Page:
That the state’s lawyers said the lieutenant governor’s testimony would be a “waste of time” is an insult not only to the plaintiffs in the case, but to all Alaskans.

A democracy is only as strong as the election process, which includes not only the act of voting but the information necessary for a voter to make sound decisions. Fair access to voting and voting information -- and a strong, informed electorate -- is something all Alaskans want. Alaskans cannot accept when one group of Alaskans, however large or small, is marginalized. When one voter is disenfranchised, we are all disenfranchised. And our democracy suffers for it.

Judge Gleason will decide whether the state Division of Elections is in violation of the Voting Rights Act’s language requirements and if so what remedial steps should be taken. AFN strongly believes that the both the state and the federal governments are obligated to protect voters’ rights and their access to the patriotic duty of voting. Our governments should continually take whatever steps are necessary to ensure that.

Building community and a better life for all Alaskans is an important goal for AFN. Voting is a powerful way to help improve the lives of individuals, their families and their communities. Earlier this month, AFN and NAACP co-hosted a community picnic in Mountain View Lions Park. We were joined by many fine organizations, and companies, including Catholic Social Services, Pride Foundation, ANCSA Regional Association, Identity, Sealaska, First Alaskans Institute, Arctic Slope Regional Corporation, Faces of Hope Community Services, and Native Vote. A number of first time voters registered. It was a great start to the voting season. We hope every eligible Alaskan registers to vote and gets out to vote in the primary and the general election. Let’s work together in every city and village to make that happen.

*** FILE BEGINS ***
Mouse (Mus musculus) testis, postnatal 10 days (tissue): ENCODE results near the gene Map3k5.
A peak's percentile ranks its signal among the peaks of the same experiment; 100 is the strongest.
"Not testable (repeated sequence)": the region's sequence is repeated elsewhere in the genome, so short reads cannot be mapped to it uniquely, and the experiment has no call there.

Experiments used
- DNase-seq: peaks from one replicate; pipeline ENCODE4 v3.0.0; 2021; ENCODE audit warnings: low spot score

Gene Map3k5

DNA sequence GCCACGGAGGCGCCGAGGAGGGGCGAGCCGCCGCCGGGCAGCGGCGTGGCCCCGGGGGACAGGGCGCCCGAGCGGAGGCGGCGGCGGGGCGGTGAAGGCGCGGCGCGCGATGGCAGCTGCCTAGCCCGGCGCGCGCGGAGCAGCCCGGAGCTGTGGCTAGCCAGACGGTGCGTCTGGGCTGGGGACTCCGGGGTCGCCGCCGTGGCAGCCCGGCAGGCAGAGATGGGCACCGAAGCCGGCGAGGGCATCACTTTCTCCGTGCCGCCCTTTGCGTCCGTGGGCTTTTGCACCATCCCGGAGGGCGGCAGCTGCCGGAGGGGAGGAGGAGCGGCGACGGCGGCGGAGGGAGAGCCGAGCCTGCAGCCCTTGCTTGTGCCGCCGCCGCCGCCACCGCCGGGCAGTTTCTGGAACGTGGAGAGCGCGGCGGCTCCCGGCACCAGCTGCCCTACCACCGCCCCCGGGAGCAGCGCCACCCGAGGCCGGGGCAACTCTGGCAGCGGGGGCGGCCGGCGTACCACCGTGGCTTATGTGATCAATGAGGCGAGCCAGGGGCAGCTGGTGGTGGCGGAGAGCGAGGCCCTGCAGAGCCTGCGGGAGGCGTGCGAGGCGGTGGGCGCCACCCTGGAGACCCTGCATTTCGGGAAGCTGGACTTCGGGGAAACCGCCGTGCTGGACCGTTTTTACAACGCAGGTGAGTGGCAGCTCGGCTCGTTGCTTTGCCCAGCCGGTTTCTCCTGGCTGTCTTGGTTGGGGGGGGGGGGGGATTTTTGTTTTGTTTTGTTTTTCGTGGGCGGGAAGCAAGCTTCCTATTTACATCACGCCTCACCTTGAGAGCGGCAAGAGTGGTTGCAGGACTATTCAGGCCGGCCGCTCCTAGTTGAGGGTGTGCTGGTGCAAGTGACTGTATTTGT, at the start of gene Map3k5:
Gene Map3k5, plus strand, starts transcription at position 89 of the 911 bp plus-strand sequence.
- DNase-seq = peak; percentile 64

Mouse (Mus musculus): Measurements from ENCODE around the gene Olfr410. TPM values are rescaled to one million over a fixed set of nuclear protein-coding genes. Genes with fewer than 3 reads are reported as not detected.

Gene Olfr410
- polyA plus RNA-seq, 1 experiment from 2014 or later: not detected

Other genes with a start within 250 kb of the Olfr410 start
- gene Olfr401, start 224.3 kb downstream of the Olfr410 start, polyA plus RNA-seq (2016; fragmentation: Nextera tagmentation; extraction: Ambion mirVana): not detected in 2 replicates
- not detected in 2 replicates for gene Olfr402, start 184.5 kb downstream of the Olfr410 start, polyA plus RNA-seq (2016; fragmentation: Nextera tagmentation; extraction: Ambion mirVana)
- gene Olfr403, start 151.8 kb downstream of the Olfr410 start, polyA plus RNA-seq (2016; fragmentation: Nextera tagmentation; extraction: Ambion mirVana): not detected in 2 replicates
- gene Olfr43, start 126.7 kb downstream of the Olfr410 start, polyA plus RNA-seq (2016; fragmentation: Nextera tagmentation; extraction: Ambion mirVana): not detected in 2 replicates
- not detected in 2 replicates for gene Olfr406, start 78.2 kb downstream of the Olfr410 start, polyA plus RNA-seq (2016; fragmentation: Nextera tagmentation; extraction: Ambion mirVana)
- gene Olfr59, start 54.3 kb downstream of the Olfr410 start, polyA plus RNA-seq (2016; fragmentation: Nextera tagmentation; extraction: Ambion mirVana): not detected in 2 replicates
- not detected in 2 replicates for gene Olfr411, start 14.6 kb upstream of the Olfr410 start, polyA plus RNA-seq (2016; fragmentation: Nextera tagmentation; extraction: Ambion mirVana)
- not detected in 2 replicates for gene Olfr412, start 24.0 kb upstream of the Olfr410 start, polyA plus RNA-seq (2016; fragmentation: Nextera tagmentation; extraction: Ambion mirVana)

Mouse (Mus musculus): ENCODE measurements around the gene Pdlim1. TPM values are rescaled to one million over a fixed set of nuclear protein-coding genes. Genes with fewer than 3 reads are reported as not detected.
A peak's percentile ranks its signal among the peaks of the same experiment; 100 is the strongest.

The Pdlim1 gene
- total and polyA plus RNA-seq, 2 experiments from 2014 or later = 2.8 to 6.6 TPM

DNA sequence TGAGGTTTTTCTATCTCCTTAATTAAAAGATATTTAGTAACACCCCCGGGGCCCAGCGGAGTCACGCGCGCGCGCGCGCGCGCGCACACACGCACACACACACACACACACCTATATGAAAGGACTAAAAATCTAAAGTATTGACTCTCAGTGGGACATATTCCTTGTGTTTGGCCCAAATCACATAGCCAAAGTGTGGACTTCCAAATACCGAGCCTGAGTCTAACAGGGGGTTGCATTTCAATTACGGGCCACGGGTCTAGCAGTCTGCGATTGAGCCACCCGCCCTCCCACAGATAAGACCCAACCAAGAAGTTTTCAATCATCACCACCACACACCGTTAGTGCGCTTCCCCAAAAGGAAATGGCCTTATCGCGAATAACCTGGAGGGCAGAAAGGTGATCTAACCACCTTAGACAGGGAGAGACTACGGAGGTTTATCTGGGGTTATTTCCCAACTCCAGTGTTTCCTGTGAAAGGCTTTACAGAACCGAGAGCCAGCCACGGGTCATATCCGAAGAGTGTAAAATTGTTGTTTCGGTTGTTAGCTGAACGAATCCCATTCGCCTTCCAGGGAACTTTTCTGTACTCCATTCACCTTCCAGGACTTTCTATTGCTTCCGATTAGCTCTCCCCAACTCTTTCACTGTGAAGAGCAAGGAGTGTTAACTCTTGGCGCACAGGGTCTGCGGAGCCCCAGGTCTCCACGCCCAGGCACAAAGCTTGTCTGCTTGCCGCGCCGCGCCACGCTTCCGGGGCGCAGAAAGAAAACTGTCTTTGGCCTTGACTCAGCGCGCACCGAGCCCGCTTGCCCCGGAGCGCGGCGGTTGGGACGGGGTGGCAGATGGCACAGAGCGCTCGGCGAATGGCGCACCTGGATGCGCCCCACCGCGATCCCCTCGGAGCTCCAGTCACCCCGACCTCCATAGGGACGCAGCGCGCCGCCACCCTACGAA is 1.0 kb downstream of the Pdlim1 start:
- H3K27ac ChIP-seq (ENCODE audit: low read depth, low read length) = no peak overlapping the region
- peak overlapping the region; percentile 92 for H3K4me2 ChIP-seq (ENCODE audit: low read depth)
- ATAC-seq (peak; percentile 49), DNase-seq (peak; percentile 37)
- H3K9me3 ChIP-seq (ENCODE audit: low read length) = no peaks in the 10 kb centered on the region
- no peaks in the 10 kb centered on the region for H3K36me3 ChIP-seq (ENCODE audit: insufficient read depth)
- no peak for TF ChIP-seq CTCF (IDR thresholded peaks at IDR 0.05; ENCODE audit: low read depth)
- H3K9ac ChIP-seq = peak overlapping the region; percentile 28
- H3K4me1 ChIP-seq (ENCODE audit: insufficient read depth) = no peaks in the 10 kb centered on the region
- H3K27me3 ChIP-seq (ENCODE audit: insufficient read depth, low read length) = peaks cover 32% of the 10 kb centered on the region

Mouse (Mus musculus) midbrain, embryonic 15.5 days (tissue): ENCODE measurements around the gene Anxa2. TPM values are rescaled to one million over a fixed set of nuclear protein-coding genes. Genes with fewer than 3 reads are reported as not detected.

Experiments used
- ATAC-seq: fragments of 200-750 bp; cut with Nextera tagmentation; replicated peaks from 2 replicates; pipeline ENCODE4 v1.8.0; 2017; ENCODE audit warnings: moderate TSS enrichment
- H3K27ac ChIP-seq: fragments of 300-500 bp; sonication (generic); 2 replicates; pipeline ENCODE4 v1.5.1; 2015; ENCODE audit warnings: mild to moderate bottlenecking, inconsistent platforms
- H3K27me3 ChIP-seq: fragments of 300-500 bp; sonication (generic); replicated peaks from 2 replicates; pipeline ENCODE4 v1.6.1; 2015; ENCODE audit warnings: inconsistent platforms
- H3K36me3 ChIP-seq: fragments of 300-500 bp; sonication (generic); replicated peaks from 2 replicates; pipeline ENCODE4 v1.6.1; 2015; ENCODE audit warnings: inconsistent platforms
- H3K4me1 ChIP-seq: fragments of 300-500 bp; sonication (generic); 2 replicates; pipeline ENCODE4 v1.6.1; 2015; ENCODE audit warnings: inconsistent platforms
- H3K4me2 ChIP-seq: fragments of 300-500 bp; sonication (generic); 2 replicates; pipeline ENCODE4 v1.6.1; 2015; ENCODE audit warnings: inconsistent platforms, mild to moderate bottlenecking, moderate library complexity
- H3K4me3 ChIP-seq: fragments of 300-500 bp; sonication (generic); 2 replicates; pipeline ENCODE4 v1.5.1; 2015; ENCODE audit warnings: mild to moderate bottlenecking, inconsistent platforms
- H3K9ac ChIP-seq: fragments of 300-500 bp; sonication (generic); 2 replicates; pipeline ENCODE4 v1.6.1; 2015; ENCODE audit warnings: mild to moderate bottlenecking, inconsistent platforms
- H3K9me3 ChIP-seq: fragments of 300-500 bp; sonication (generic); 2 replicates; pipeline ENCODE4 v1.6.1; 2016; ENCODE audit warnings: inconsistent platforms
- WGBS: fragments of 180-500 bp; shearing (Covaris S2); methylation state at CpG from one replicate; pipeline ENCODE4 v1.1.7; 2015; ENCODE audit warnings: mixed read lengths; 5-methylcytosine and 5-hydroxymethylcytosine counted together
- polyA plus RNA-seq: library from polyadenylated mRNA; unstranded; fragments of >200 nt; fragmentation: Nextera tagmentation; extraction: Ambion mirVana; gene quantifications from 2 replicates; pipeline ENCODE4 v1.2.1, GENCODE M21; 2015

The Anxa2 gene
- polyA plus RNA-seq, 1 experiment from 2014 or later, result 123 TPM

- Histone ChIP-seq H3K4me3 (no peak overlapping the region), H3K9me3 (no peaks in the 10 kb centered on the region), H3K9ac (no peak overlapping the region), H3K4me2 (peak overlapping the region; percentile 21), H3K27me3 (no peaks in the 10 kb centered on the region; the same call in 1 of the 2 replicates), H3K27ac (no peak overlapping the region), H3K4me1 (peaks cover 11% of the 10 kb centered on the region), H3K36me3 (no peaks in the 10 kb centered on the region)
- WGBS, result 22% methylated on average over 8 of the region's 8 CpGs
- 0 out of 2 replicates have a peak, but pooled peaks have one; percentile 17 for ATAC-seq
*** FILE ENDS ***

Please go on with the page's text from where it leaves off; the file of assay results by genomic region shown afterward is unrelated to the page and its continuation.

Julie Kitka is president of the Alaska Federation of Natives.

The views expressed here are the writer's own and are not necessarily endorsed by Alaska Dispatch, which welcomes a broad range of viewpoints. To submit a piece for consideration, e-mail commentary(at)alaskadispatch.com.